Pediatric Commitment

The Children's Hospital relocated to the Fitzsimmons campus in Aurora in 2007. AFD is proud to partner with this regional Level I pediatric trauma center and we have redoubled our commitment to our littlest patients. With hospital's guidance, AFD is one of the first agencies in the area to develop a protocol for children who suffer an Apparent Life Threatening Event (ALTE). This new program has been extremely successful at identifying some of our most at-risk pediatric patients and is fast becoming the standard of care for other prehospital providers in the region.

Shots for Tots Program

The Shots-for-Tots program provides low-/no-cost vaccinations to children. In partnership with the Aurora Rotary Club, Colorado Children’s Immunization Coalition and Tri-County Health Department, Shots-for-Tots is a monthly immunization clinic held at AFD's Station 2 in the Hoffman Heights neighborhood. Tri-County Health Department's nursing and support staff screen the kids and provide necessary vaccines. Aurora Rotarians volunteer their time to help organize and advertise the event, while Aurora fire medics administer the vaccines. Since the inception of the Shots-for-Tots program in 2002, Aurora fire medics have immunized over 7,500 children and administered over 18,000 vaccines.

Please describe the STEMI program you put in place a few years ago. How does this system improve patient care?

Cardiac Alert Program

Originally conceived of and pioneered by the Medical Center of Aurora, the Colorado Heart Institute, AFD and Rural/Metro Ambulance, the Cardiac Alert program has made a profound impact on the management of heart attack patients. Implemented in 2002, the program is a cooperative effort to ensure that patients suffering heart attacks are treated aggressively and efficiently. By creating a system where emergency responders, nurses, emergency department physicians and cardiologists come together and work with a level of cooperation and trust never before achieved, heart attack victims receive definitive treatment 25% faster than the accepted national standard.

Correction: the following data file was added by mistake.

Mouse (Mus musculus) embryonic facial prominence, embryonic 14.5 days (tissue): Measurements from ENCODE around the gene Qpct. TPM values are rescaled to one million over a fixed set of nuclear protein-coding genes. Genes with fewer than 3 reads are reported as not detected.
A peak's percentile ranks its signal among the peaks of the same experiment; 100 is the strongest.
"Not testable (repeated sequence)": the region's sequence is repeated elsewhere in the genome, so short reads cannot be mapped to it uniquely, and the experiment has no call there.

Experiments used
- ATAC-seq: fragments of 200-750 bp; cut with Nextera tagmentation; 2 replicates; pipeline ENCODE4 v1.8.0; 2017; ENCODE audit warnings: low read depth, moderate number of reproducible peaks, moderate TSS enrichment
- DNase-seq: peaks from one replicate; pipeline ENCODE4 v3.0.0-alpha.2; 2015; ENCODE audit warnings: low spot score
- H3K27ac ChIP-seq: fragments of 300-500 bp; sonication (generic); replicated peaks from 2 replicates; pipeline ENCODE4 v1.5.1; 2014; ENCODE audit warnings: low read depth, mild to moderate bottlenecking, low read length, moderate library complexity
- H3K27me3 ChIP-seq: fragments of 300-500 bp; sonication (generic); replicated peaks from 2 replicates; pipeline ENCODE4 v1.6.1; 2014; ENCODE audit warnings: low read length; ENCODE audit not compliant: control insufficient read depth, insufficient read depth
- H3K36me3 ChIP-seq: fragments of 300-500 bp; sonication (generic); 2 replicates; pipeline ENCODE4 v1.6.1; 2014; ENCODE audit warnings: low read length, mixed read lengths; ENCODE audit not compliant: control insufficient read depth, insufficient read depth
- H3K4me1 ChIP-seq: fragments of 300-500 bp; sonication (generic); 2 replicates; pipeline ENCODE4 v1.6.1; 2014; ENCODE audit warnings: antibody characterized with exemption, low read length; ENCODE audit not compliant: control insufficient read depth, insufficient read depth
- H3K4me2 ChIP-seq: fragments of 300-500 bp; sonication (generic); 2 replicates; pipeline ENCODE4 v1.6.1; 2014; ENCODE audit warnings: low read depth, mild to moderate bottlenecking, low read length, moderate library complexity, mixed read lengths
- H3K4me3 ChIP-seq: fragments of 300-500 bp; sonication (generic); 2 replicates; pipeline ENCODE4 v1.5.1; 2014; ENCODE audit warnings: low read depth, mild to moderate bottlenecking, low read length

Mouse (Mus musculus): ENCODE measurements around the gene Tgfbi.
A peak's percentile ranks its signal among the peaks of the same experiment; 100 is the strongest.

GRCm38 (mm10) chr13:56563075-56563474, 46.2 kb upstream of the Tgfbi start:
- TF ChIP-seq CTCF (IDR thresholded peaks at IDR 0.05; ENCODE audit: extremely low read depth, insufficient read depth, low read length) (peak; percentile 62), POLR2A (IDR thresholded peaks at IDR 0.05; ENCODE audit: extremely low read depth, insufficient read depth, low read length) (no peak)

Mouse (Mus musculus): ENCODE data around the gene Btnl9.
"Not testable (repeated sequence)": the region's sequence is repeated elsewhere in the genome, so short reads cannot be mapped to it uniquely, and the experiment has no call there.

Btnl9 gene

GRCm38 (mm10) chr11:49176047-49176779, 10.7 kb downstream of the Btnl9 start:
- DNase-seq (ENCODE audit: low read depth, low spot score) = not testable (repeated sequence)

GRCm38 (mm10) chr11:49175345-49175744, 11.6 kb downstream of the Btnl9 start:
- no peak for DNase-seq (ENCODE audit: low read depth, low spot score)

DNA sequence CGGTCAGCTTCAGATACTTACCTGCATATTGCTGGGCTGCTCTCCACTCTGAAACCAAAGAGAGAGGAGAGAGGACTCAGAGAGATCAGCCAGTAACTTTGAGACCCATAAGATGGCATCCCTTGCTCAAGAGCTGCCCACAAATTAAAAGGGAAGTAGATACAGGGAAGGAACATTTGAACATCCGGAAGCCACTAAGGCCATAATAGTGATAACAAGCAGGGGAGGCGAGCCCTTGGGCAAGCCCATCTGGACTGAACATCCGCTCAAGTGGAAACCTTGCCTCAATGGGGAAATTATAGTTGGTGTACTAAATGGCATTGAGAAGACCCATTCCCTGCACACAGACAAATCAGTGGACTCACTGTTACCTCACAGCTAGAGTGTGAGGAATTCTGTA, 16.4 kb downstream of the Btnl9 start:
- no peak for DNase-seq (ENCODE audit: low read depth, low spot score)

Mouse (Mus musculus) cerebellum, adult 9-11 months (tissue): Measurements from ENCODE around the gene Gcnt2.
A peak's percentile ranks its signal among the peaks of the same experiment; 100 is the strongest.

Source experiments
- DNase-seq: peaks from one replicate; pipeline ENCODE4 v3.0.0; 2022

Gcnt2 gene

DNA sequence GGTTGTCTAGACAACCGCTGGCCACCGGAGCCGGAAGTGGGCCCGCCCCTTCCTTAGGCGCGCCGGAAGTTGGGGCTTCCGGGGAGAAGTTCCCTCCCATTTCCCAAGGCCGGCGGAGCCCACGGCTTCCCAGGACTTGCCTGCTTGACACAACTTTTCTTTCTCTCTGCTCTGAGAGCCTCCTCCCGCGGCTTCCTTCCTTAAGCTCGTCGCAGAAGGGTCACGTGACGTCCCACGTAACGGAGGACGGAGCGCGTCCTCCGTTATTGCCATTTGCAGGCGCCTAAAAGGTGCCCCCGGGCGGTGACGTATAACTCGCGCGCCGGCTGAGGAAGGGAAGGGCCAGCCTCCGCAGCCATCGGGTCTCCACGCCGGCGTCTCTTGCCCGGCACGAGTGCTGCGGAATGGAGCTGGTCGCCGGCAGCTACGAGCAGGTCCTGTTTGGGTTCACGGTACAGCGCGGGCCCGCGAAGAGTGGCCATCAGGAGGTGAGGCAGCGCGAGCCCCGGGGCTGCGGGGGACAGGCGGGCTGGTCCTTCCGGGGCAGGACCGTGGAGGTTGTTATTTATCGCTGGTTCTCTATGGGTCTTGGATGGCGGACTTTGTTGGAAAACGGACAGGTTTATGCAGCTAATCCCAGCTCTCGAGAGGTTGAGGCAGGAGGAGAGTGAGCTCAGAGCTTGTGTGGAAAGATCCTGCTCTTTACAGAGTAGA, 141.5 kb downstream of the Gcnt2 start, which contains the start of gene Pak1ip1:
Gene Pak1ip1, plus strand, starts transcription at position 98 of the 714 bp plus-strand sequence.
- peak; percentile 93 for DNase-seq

For people experiencing a heart attack, time is muscle, and survival depends on rapid treatment. Utilizing training and techniques developed in Aurora, fire medics now function as a part of the cardiac catheterization team and are empowered to activate the cath lab based upon their clinical impression of the patient. By creating a standardized approach to the cardiac patient, maximizing drug administration, accurately identifying infarctions, limiting on-scene time and integrating smoothly with hospital processes, we have been able to routinely provide definitive treatment (door to balloon time) to the patient within 60 minutes of arrival at the emergency department, well below the national goal of 90 minutes.

At its inception, the Cardiac Alert program was only being utilized in Aurora. Within a very short time, the proven success of the program became well known and has since been implemented on a grand scale throughout the Denver-metropolitan area as well as across the United States.

Please describe the adult and pediatric stroke program. Why did you add these programs?

Stroke Alert Program

As the state of Colorado continues to work towards a comprehensive program to identify and treat stroke victims, AFD is leading the way with the Stroke Alert Program. By collaborating with our healthcare partners, a comprehensive, system-based program has been developed to provide unmatched care to adult and pediatric stroke patients.

Upon identification of a patient experiencing a cerebrovascular accident (stroke), fire medics notify the receiving emergency department and activate a stroke alert. Hospital neurologists are immediately contacted and respond to the emergency department. These patients are aggressively evaluated and may receive thrombolytic therapy in the emergency department. This collaborative process has resulted in the average door-to-CT time being reduced from greater than 90 minutes prior to implementation of the stroke alert, to less than 30 minutes upon activation of a stroke alert.

According to the National Stroke Association, it takes from 48 to 72 hours on average for a pediatric patient to get to the hospital after recognizing the first symptoms of a stroke. Recognizing the catastrophic outcomes of such late recognition and subsequent interventions, AFD, in cooperation with our healthcare partners, expanded the Stroke Alert Program to include pediatric patients and introduced one of the first, if not the only, prehospital Pediatric Stroke Alert Program in the country. This system builds on the success of our adult Stroke Alert Program and allows pediatric stroke alert patients to be transported directly to The Children's Hospital where pediatric neurologists meet the patient in the emergency department.